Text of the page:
One of the most important statistics should be rates of injury and death, and on this score pipelines fare very well compared to trains: Overall, State concludes that transporting the Canadian oil by rail would add 49 injuries and 6 fatalities each year as compared to one injury and no deaths if the oil goes through Keystone XL.
In fact, State says that “Annual baseline injuries and fatalities without an increase in transport volume from rail transport or pipeline are projected to be approximately 712 injuries and 94 fatalities compared to three injuries and two fatalities for petroleum pipeline.” This argues not only for using Keystone to transport the new Canadian oil production but also to use it, and other new pipelines, to substitute for current rail transportation of oil.
A final point: Some argue against Keystone because they say the oil will make its way to the Gulf Coast to be refined and then exported rather than being used in the United States. Radical environmentalists go so far as to conclude that Keystone is therefore a “scam being played on the American people.”
Exporting American oil would require Congress or the president to lift the current export ban. I expect the upcoming Republican-controlled Congress to send such a measure to the president’s desk in short order. Former Obama chief economic adviser Larry Summers supports lifting the ban but one of the president’s closest current counselors, John Podesta, has not made clear his position. Podesta’s prior job was running the Center for American Progress whose energy “expert,” Dan Weiss (a card-carrying member of the Cult of Algore and a man who seems proud of his comprehensive economic ignorance), is against lifting the ban.
Not surprisingly, socialist senators and their friends in the environmental fear-mongering industry don’t understand even basic economics. Oil is traded worldwide with the two major benchmarks being the U.S.’s West Texas Intermediate (WTI) and Europe’s Brent Crude. The prices track each other closely, though in recent years American oil has been less expensive because of large supply in the Midwest.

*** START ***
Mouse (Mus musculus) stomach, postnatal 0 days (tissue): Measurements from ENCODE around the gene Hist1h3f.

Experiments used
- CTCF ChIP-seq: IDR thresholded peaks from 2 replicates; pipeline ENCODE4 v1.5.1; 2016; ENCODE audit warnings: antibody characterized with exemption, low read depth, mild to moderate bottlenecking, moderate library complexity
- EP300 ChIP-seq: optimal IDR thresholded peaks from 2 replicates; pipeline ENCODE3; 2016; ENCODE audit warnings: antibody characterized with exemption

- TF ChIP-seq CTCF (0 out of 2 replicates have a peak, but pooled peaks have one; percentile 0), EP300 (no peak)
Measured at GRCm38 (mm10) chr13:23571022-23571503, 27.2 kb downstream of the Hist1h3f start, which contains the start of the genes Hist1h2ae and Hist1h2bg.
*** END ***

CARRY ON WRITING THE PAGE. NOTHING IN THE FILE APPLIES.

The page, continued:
If we export Canada’s increased oil production to the rest of the world, we will lower oil prices in the aggregate, including here in the United States. Yes, there may be regional effects of pipelines and yes, it is possible that Midwestern oil and gas prices would lose their current discount relative to the rest of the United States, but overall the United States would have lower energy prices. And that’s what matters.
Domestically, the more we lower oil prices, the lower Americans’ cost of living is and the more money we have to spend on things we want to buy rather than things we have to buy, such as gasoline and heating oil. Internationally, the more we can lower world oil prices, the more we prevent our enemies like Vladimir Putin and the radicals running Venezuela from being able to fund adventurist, militaristic, and anti-Western foreign policies, and the more we prevent our so-called friends in the Middle East from being able to use American, European, and Chinese money to support Wahhabism, Hamas, ISIS, and CAIR, and others who want us dead or destroyed as a free society.
Given all these factors, President Obama’s suggested calculus — balancing “a couple thousand jobs” versus what he perceives as the risks involved in building and operating the Keystone XL pipeline — is preposterous: The jobs it creates are a nice bonus (and are what the many labor unions who support the project care about), but they are not the most important benefit of the project.
Keystone XL won’t increase pollution but it will save American lives and hurt our enemies. Those who oppose it should be forced to justify their opposition in that context.